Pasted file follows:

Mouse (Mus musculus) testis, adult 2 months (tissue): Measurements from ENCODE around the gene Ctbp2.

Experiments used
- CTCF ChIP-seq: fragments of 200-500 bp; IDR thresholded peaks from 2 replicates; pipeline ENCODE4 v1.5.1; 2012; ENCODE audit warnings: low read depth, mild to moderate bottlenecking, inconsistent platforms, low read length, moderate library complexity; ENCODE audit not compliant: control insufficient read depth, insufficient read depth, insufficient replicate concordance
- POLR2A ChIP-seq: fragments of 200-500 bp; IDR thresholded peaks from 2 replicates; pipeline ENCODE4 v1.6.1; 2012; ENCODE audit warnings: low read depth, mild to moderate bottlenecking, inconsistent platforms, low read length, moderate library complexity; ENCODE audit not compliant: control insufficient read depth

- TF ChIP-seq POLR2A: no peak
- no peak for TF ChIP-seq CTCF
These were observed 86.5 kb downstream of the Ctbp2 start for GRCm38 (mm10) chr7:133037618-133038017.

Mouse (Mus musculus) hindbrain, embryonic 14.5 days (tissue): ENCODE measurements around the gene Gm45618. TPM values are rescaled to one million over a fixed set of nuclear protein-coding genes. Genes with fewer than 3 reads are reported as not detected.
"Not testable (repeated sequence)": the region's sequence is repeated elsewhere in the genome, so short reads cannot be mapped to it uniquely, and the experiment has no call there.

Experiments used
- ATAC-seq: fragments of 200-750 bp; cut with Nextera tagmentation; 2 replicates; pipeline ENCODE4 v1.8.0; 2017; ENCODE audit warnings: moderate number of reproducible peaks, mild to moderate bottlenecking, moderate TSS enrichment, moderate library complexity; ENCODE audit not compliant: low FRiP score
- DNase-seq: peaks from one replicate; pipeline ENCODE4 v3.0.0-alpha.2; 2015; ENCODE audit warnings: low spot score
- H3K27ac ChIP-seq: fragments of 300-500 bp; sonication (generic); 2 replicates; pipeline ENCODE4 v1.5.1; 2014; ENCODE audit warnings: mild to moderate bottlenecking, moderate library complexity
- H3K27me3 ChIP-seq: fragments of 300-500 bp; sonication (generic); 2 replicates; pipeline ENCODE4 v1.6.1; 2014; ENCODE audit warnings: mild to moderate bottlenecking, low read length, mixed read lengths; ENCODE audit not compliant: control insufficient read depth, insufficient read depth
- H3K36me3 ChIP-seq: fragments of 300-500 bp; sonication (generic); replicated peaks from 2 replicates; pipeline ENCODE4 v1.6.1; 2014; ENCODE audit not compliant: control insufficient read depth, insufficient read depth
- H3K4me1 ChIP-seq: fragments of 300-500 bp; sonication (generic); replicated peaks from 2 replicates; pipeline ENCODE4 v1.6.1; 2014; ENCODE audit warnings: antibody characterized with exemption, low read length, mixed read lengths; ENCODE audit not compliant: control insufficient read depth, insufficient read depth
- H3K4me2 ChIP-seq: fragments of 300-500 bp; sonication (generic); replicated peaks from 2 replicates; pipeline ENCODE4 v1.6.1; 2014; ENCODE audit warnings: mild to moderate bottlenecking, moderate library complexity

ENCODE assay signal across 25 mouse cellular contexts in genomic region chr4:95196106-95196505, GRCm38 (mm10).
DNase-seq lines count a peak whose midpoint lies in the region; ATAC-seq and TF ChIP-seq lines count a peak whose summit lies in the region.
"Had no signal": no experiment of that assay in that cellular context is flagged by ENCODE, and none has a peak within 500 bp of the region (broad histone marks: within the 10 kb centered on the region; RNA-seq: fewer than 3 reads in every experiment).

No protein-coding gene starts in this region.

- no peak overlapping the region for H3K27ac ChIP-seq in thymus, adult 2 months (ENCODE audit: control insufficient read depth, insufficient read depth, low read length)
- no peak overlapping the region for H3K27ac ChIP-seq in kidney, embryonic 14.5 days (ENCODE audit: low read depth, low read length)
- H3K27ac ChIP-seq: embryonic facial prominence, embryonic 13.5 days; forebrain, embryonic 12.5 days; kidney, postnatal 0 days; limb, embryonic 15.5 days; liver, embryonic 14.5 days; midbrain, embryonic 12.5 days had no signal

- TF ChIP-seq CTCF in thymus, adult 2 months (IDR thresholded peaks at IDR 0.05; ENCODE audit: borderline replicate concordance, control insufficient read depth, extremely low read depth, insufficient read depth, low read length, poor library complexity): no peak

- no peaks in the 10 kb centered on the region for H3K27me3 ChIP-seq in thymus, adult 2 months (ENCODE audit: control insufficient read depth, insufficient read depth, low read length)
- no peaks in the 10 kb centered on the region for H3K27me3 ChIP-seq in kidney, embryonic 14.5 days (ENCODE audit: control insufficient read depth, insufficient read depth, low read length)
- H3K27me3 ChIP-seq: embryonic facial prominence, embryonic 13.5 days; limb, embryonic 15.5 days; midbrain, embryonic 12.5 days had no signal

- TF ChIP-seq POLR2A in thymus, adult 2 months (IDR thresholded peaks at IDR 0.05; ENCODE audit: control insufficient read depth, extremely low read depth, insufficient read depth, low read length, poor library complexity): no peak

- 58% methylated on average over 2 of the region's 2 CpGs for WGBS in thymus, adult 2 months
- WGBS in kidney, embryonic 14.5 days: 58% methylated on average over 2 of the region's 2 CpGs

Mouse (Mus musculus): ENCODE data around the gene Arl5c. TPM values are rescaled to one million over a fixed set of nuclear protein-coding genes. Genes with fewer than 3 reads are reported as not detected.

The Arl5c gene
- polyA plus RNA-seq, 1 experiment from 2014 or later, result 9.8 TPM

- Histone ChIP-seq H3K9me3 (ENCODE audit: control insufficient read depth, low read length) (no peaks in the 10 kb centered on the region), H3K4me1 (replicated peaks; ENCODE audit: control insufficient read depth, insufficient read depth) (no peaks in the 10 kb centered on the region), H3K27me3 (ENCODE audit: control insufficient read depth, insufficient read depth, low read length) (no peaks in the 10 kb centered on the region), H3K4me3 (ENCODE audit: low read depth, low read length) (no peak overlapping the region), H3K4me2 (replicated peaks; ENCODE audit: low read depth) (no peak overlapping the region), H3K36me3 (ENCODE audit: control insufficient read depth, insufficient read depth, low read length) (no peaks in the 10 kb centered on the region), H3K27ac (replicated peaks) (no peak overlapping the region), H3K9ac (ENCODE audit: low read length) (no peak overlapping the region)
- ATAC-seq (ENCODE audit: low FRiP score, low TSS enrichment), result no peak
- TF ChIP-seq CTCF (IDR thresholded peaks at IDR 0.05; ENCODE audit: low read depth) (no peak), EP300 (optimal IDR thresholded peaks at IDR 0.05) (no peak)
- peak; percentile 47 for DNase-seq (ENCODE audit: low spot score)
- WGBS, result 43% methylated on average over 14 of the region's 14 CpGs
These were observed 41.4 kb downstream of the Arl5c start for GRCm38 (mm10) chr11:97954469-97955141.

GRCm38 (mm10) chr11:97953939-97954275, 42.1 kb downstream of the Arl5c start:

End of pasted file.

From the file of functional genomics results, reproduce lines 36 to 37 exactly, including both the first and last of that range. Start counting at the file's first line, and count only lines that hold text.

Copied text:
- ATAC-seq (ENCODE audit: low FRiP score, low TSS enrichment), result no peak
- TF ChIP-seq CTCF (IDR thresholded peaks at IDR 0.05; ENCODE audit: low read depth) (no peak), EP300 (optimal IDR thresholded peaks at IDR 0.05) (no peak)